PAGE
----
Autistic British Hacker Laurie Love is Facing Extradition to the U.S. and 99 Years in Prison

The British hacker accused of hacking U.S. Government computers could face 99 years in prison.

Lauri Love, a very skilled hacker, who also suffers from a form of Autism; known as Asperger’s Syndrome, could be extradited for his crimes against the U.S. government.

“If I went into a U.S. prison, I don’t think I’d leave again,” Love said in an interview with the BBC.

Love has been on the FBI’s most wanted cyber-criminals list for a number of years for hacking into FBI, U.S. Missile Defense Agency, and U.S. Central Bank computers. Love is currently awaiting the courts decision about the United States’ request for extradition. A final verdict is due no later than September 16th, 2016.

Love was arrested by British police at his home, where his computer and other hardware and equipment were seized. He was released on bail later, and the charges were dropped. If he was convicted, under English law he would only receive up to two years and eight months in prison.

Love’s defense is arguing that because he suffers from Asperger’s Syndrome as well as depression, it would not be in his best interests to allow the U.S. to extradite him. The U.S.’s reply to that is that Love is just using his health issues to evade trial and prosecution.

When asked why he feared he wouldn’t make it out of the U.S. prison system, Love replied by saying that the U.S. prison system is well known for its harsh environments and lack of compassion towards anyone with any kind of psychological disorders.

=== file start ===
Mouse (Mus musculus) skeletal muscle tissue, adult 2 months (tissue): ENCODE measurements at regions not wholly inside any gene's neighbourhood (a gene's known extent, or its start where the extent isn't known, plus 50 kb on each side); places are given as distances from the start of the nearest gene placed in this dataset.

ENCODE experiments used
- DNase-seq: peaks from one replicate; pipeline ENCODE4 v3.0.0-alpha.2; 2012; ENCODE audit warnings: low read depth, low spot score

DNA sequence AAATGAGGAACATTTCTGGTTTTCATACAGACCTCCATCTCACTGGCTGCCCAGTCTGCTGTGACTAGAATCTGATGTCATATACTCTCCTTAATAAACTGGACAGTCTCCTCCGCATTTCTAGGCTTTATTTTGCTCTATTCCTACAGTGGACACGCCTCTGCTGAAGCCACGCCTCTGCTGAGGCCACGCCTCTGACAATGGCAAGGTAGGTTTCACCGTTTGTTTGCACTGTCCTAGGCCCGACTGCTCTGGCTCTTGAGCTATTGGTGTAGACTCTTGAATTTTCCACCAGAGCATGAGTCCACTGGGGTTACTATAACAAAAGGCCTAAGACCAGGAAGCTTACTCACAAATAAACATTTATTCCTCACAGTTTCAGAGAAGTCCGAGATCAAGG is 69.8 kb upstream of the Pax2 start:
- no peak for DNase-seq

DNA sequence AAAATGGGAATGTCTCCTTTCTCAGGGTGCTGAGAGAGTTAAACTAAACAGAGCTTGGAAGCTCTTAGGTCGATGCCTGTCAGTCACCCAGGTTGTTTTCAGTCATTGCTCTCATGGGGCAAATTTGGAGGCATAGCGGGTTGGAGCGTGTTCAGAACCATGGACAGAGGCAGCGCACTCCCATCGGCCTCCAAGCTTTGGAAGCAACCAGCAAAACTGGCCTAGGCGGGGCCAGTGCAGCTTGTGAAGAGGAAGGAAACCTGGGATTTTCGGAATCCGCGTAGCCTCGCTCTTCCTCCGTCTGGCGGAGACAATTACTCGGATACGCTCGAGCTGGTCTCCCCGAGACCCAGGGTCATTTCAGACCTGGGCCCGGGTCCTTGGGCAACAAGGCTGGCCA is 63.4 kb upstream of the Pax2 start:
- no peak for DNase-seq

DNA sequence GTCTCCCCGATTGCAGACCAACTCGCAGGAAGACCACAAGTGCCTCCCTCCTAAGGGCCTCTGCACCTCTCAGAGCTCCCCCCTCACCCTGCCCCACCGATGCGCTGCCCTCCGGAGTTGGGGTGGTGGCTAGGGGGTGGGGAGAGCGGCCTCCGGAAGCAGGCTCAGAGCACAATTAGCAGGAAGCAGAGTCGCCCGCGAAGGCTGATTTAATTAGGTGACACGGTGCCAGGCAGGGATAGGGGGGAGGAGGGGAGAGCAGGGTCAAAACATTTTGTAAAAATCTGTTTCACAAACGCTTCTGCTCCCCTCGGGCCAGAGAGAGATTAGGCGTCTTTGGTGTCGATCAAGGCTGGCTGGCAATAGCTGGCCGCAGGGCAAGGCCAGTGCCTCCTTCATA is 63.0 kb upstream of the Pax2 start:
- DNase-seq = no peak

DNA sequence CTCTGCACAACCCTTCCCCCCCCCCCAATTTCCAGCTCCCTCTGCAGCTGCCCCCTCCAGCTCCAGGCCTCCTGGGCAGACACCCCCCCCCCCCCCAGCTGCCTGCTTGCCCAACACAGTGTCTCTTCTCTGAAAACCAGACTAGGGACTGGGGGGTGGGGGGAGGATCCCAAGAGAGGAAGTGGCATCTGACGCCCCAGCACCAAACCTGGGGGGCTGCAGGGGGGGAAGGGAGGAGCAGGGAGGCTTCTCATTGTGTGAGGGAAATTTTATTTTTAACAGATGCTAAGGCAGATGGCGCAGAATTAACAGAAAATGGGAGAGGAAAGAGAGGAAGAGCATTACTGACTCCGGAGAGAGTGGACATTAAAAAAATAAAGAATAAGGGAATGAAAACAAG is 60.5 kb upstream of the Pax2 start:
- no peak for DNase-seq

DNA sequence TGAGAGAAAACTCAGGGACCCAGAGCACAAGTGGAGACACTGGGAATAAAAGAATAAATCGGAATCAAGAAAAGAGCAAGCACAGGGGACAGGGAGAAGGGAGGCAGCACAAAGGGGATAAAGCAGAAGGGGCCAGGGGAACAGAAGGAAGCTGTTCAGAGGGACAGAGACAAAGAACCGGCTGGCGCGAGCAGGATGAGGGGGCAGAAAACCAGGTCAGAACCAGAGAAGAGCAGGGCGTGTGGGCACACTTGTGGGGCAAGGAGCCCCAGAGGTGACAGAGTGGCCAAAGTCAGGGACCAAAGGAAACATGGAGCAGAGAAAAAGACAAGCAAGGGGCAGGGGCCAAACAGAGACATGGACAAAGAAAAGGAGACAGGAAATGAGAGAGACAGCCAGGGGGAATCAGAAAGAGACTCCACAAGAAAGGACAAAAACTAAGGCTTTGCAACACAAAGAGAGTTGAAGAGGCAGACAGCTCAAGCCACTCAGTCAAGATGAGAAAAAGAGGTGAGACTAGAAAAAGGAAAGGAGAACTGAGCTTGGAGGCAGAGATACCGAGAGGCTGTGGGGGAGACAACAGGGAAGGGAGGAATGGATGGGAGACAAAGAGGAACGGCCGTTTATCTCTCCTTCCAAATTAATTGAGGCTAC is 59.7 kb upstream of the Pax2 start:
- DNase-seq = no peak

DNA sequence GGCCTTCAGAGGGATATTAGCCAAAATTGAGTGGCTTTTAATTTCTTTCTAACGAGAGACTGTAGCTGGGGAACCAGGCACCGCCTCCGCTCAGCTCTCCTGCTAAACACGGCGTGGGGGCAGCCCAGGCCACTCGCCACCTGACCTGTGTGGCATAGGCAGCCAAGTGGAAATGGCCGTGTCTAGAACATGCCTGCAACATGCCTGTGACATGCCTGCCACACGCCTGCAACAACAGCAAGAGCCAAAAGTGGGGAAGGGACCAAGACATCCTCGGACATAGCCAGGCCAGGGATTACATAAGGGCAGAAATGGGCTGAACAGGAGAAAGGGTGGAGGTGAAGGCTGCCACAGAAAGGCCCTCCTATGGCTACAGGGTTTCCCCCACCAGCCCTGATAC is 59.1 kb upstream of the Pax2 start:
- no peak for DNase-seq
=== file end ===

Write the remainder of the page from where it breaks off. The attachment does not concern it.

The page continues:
“The way mental health is dealt with in America is not in any way therapeutic. I have Asperger’s and I have depression, so suicide is a real risk. It’s an absurd length of time, meaning I would die in prison anyway,” Love said.

Since he will be tried in several states, he will be found guilty in New Jersey, New York, Virginia, as well as others, he will receive approximately 99 years.

The U.S. prison system was fast to defend itself, citing that they have put a great deal of time and funds into training staff as well as inmates on suicide prevention and mental health disorders.

Another one of Love’s concerns are that he will be offered a plea bargain with a shorter sentence for his admission of guilt to the offences in which he is being charged for.

“When it comes to the case of Lauri Love, many of us work day and night to make sur that he does not get extradited. The U.S. government made Aaron Swartz’s life hell. What they are doing now looks like a way of continuing that. If I were a U.K. judge I would render a judgement not in favor of extradition,” Raymond Johansen told BBC. Johansen is running an online campaign in defense of Love.

Love also said that the “unpredictable nature of upcoming events is taking a toll on his health. I’ve been scratching my face as a nervous reaction, which has exacerbated my eczema.”

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